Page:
Subtle Signs of Self-Esteem You May Being Missing
What are the signs of self-esteem? What does it feel like to have healthy self-esteem? Is it unconditional adoration of yourself? Is it the confidence you can do anything? Is it the belief that you're beautiful, both inside and out? In an ideal world, we would feel all of these things. But realistically, our relationship with ourselves is complicated–we all have things we like and things we wish weren't a part of us. A completely positive self-view is overly idealistic and, frankly, inauthentic. So, if self-esteem isn't all sunshine and daisies, what is it? And how do we know if we have it--what are the signs of self-esteem?
Signs of Self-Esteem 1
You Manage the Negative and Cultivate the Positive
All gardens have weeds–managing them is an important part of a garden's success. But as every gardener knows, even if every waking hour was spent weeding, by morning new ones would have sprouted. A gardener learns to compromise, to create a balance between time spent pulling undesirables and time spent on plants he wants. He trusts his knowledge and his garden flourishes.
We too learn to do this as we build self-esteem. While there are parts of ourselves we don't like, obsessively working to eliminate them is rarely successful. Instead, a sign of self-esteem occurs when we create a balance between minimizing our flaws and nurturing our strengths. We learn that the positivity we gain from focusing on aspects we like becomes a powerful tool against the negativity from things we don't.
Signs of Self-Esteem 2
You Do Things Even If You're Bad at Them
My father is a master at giving off this sign of self-esteem. As a 71-year-old swimmer (which in my opinion makes him a genuine badass), his skills are far less than his younger teammates. But instead of letting this get him down, he has adopted a mantra which he repeats when he feels himself getting frustrated. "At least I'm nice to the barista," my old dad tells himself.
This is not only his way of slipping humor into his workout (and reminding himself he gets to enjoy a tasty post-workout coffee) but it's also his way of remembering that swimming is just something he does, not an indicator of his worth. He knows that he is a person he enjoys being, even if he can't swim the way he wants.
When we note our ability to separate skill from self-worth, we are seeing a sign of self-esteem in action. We learn to loosen our grip on only doing things we are good at and to release our fear that being bad at something means we are a bad person. We know that mastery is not how we find self-love–we've gone deeper into ourselves and found where it really lives.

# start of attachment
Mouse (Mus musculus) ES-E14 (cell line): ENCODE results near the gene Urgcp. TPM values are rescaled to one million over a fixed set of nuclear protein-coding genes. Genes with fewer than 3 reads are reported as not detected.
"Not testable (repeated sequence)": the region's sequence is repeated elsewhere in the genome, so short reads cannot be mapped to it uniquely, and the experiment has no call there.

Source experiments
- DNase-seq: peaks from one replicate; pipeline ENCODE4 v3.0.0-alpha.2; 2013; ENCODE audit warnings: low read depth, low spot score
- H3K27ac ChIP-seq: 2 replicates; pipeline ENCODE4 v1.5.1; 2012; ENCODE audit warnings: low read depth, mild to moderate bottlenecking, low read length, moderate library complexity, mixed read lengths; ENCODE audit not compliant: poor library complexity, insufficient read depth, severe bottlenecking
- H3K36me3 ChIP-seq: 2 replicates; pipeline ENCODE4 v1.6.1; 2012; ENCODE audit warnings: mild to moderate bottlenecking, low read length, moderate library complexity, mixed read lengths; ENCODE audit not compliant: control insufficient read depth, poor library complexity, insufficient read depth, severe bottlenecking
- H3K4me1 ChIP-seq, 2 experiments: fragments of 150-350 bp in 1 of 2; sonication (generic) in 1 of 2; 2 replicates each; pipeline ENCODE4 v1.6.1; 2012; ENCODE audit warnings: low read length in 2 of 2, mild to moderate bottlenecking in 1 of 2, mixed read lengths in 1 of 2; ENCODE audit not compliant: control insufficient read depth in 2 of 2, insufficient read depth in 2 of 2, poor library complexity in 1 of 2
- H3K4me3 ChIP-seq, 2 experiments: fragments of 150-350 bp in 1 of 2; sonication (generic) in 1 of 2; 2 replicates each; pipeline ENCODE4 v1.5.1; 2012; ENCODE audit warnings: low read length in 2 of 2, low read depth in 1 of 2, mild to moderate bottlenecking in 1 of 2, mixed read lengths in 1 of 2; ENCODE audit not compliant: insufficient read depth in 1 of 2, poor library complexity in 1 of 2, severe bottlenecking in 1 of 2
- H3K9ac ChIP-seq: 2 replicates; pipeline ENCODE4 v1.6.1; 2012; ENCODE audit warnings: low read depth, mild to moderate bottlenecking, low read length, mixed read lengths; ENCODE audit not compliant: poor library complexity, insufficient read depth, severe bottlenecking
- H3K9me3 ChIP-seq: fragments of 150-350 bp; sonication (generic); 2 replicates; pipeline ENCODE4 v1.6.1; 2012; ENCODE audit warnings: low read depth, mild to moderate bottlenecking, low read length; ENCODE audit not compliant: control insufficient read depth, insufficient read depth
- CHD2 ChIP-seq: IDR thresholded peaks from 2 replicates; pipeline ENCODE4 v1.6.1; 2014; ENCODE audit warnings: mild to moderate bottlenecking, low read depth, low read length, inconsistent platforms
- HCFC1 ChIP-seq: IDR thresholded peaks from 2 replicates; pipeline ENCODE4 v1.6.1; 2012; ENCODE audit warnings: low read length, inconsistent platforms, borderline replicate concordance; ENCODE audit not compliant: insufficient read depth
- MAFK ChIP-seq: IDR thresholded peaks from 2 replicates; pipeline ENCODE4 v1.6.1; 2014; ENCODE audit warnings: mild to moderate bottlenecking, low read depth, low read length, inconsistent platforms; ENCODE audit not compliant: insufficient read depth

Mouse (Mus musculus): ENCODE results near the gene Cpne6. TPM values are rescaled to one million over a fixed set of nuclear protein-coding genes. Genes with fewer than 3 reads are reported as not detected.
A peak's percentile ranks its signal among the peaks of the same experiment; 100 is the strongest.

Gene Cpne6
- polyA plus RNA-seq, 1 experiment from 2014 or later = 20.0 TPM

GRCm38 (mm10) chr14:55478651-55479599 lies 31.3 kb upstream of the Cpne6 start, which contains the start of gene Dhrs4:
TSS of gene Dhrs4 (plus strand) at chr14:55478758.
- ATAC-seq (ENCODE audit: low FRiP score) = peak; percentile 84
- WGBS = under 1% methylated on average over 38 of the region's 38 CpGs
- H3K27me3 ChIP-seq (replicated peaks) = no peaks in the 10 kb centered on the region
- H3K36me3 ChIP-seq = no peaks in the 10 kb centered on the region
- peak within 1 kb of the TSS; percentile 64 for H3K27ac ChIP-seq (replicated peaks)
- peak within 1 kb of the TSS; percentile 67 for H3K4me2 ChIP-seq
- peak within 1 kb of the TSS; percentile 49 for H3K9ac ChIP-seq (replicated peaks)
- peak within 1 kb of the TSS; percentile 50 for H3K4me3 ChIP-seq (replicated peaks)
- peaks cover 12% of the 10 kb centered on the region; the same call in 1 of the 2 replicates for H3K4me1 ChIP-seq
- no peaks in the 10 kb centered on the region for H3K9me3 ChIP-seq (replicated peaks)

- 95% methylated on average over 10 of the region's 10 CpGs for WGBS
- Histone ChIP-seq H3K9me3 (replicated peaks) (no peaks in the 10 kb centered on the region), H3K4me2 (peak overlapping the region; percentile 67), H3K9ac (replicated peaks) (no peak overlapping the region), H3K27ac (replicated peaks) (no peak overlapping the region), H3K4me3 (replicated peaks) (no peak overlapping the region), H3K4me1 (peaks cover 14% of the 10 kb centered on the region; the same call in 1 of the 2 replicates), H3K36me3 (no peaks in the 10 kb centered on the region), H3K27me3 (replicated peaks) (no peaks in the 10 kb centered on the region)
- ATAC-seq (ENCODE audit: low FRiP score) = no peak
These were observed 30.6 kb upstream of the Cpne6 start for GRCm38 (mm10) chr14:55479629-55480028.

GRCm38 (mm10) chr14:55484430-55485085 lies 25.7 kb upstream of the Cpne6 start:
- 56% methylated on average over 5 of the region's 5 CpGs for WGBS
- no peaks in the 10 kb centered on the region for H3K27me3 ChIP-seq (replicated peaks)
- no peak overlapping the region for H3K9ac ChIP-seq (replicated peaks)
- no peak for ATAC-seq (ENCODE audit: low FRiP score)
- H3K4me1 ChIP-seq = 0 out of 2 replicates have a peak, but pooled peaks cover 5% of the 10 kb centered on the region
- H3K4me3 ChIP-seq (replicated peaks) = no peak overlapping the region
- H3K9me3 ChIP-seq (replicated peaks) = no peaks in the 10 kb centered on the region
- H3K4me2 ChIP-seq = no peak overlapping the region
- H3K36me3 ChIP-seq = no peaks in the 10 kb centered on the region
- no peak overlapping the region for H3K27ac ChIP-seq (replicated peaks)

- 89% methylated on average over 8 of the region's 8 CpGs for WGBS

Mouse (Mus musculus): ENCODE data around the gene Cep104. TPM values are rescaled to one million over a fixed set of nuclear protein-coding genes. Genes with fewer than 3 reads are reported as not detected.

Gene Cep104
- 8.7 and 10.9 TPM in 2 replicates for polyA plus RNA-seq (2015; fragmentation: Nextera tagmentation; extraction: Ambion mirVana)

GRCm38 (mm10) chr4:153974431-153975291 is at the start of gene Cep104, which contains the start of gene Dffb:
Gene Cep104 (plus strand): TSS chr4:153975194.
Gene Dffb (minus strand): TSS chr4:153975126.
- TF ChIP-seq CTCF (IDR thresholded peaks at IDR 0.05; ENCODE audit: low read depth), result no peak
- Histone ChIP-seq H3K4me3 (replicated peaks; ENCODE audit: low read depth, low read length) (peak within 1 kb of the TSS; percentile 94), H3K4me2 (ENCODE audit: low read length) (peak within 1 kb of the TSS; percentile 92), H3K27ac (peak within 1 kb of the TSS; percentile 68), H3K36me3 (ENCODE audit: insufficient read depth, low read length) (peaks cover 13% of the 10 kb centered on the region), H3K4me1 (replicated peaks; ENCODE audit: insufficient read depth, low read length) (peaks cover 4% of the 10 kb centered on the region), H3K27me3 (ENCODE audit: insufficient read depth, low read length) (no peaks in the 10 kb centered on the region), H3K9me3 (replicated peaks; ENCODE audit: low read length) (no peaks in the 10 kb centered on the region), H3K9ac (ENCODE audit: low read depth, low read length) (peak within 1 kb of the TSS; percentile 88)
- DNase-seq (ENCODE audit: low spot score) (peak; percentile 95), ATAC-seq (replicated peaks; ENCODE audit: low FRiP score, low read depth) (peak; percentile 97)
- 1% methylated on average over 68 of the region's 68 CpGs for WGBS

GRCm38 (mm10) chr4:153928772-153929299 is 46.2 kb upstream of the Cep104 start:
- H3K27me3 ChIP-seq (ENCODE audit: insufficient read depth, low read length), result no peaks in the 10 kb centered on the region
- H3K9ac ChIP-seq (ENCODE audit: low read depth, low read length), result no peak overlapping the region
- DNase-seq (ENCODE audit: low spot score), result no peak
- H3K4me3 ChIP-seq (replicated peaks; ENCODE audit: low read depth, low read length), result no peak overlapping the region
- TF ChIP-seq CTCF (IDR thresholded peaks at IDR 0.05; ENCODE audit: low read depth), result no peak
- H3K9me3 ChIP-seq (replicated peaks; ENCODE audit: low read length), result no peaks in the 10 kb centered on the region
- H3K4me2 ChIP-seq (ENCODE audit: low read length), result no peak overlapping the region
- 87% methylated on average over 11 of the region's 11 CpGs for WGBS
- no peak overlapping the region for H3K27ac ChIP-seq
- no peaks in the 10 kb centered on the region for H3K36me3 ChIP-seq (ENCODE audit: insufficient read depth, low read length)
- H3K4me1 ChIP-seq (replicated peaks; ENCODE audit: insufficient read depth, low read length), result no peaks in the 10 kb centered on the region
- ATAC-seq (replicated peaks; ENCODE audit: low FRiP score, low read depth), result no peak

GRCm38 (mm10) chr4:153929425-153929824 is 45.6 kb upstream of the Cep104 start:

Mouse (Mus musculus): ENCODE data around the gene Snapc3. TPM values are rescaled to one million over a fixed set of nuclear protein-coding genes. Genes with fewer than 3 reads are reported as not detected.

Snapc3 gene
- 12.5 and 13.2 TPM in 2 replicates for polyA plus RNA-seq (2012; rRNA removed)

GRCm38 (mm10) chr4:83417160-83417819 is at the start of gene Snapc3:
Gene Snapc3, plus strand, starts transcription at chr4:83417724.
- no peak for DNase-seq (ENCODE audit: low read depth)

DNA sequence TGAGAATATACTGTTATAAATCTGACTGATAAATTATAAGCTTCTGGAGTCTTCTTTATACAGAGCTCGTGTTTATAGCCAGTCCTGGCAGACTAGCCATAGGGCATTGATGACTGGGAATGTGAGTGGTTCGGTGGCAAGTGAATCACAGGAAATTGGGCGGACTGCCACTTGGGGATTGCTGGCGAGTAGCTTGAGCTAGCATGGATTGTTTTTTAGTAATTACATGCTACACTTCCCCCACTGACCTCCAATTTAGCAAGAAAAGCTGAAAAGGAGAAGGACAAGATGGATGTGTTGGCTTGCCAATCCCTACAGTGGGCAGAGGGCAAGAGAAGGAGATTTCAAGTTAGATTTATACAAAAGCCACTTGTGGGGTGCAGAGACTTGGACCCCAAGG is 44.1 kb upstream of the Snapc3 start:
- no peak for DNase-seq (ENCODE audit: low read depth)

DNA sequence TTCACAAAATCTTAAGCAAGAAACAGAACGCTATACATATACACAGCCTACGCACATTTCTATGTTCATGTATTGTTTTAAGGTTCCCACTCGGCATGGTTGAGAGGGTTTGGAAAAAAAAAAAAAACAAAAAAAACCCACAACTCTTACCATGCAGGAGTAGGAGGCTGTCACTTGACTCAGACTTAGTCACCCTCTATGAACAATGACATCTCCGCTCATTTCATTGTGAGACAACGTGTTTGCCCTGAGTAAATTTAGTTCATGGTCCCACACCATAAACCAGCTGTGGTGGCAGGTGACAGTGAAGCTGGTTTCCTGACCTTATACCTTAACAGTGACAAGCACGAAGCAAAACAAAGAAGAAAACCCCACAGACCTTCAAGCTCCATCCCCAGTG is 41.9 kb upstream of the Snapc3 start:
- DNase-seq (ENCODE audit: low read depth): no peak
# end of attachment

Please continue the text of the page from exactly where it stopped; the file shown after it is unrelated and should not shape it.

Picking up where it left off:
Signs of Self-Esteem 3
You're Comfortable Being Multi-Faceted
Simplifying our identity feels safe. We declare ourselves a rebel, a parent, or a businessperson, and tell ourselves we understand that role, sinking into the mold of the identity. Yet we are multi-layered beings–trying to describe ourselves in a single identity (or even two) is downright impossible,
One sign of self-esteem is when we realize that establishing new parts of identity does not reduce old aspects of identity. For example, I experienced strong anxiety at the thought of going back to school for a master's degree unrelated to my undergraduate one. Was I abandoning my identity as a musician? It took time and reflection (and the experience itself) for me to understand that while human beings can change, we more often enhance. (Alcoholics Anonymous is a good example of this–members understand that they do not stop being alcoholics, they simply grow to be alcoholics with the skills to manage their addiction.)
To conclude, may we all someday find the self-love and adoration we crave. But in the meantime, I hope these more subtle signs of self-esteem can matter to you.
Mahrer, B. (2019, September 5). Subtle Signs of Self-Esteem You May Being Missing, HealthyPlace. Retrieved on 2021, September 21 from https://www.healthyplace.com/blogs/buildingselfesteem/2019/9/subtle-signs-of-self-esteem-you-may-being-missing
Author: Britt Mahrer
Hi Lizanne, thank you for your comment. When we release the need to be good at things, not only do we open ourselves up for growth–we also open ourselves up for fun!
Wonderful read! I particularly love this recognition: "When we note our ability to separate skill from self-worth, we are seeing our self-esteem in action. We learn to loosen our grip on only doing things we are good at, to release our fear that being bad at something means we are a bad person.". How important this is! It can be so easy for us to want to tie ourselves up in the things we do, and then as you go on to say, only do things we're good at, but what a wonderful practice to go beyond what we do! Thank you for sharing.
Agreed, it's a very important point. The strongest self-esteem can come from feeling content about oneself regardless of skills or being good or bad at something. Simply wanting to try something out or learn something new is important in realising self-worth as well.